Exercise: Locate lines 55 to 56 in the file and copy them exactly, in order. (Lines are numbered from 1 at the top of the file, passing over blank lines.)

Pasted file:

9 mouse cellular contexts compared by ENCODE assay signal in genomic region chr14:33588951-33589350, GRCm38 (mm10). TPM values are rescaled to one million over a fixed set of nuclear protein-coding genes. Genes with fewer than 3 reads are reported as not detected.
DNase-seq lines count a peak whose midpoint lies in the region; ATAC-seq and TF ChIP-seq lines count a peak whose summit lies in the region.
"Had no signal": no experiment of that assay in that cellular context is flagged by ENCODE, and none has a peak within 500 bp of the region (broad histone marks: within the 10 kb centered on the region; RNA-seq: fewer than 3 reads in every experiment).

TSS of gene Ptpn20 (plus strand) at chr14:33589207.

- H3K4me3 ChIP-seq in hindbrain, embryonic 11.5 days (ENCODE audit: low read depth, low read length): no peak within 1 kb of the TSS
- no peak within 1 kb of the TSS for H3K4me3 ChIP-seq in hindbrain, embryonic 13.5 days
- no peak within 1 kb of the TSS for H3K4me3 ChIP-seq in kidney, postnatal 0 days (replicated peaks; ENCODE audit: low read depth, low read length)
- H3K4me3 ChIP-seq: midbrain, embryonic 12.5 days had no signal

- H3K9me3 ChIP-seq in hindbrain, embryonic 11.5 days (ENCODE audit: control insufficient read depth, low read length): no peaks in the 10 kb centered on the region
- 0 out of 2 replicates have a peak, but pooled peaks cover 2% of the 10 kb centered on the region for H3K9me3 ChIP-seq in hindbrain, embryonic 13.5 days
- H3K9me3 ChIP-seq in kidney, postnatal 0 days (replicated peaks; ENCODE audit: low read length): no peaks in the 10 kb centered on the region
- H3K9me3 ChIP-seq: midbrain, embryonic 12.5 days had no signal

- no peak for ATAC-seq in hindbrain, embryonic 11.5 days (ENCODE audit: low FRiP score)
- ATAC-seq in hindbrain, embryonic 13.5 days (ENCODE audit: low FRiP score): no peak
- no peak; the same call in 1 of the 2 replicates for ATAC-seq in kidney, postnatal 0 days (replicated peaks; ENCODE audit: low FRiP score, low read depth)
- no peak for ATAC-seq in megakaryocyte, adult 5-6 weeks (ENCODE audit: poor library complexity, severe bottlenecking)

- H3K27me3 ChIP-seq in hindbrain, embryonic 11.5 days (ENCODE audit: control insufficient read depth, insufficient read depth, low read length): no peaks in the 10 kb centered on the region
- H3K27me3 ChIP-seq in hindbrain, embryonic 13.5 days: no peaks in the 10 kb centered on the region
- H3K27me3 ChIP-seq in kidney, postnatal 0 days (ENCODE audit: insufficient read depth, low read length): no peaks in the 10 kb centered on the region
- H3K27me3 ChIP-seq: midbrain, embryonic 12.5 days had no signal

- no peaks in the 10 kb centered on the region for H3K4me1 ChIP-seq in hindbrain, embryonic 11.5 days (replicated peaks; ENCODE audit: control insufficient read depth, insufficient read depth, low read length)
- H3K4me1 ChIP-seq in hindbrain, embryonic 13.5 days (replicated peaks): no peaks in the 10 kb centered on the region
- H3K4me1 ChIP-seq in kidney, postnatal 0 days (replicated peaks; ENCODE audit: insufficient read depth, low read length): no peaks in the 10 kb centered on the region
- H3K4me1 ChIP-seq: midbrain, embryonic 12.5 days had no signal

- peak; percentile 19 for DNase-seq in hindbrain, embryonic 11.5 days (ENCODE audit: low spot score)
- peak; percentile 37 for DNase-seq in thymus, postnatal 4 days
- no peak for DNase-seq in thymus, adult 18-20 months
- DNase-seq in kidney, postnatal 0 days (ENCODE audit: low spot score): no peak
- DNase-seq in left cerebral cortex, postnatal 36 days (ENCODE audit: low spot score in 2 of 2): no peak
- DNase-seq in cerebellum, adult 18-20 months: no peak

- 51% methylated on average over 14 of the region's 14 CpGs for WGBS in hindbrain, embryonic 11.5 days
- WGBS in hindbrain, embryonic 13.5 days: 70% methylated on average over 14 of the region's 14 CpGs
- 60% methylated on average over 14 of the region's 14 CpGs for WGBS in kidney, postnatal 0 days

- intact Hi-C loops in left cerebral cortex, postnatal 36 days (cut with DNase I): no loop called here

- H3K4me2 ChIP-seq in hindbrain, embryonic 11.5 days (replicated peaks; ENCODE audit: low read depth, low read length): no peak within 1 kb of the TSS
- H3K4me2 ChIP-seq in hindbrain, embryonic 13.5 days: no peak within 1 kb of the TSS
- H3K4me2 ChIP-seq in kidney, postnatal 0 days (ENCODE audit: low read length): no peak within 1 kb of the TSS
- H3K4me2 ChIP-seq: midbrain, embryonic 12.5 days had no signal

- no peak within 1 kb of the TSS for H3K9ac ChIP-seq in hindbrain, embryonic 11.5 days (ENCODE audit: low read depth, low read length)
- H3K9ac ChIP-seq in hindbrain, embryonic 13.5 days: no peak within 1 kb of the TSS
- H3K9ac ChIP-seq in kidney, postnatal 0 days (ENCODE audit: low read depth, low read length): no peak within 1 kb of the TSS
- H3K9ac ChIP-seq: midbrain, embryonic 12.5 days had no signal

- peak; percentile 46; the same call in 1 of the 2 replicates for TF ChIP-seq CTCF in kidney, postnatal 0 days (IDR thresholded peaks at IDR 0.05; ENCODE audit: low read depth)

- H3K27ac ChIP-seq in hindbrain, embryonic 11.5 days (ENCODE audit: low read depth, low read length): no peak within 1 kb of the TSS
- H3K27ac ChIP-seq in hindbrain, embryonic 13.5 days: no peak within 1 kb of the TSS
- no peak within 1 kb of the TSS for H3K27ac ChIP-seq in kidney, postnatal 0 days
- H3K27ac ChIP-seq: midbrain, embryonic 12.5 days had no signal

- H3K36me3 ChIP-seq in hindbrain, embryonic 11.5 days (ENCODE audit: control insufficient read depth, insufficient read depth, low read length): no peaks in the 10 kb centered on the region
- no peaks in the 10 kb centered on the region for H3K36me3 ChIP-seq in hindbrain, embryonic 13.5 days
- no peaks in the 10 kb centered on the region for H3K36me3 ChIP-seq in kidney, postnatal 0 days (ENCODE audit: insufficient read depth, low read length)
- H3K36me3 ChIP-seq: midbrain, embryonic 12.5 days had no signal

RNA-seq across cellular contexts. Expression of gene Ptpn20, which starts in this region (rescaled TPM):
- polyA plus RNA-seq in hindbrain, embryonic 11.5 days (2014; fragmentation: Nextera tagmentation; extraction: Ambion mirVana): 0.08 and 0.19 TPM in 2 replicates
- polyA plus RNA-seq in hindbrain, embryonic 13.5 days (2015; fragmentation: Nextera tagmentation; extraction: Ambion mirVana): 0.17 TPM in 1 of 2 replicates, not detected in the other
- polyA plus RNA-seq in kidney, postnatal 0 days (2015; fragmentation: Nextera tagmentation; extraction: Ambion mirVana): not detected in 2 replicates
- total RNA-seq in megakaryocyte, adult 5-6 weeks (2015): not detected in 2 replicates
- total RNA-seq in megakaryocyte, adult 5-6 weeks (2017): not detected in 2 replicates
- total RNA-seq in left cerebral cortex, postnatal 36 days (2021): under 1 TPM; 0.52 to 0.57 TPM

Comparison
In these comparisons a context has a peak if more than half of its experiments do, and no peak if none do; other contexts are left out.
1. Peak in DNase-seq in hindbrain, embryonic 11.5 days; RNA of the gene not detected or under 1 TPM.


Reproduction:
- polyA plus RNA-seq in kidney, postnatal 0 days (2015; fragmentation: Nextera tagmentation; extraction: Ambion mirVana): not detected in 2 replicates
- total RNA-seq in megakaryocyte, adult 5-6 weeks (2015): not detected in 2 replicates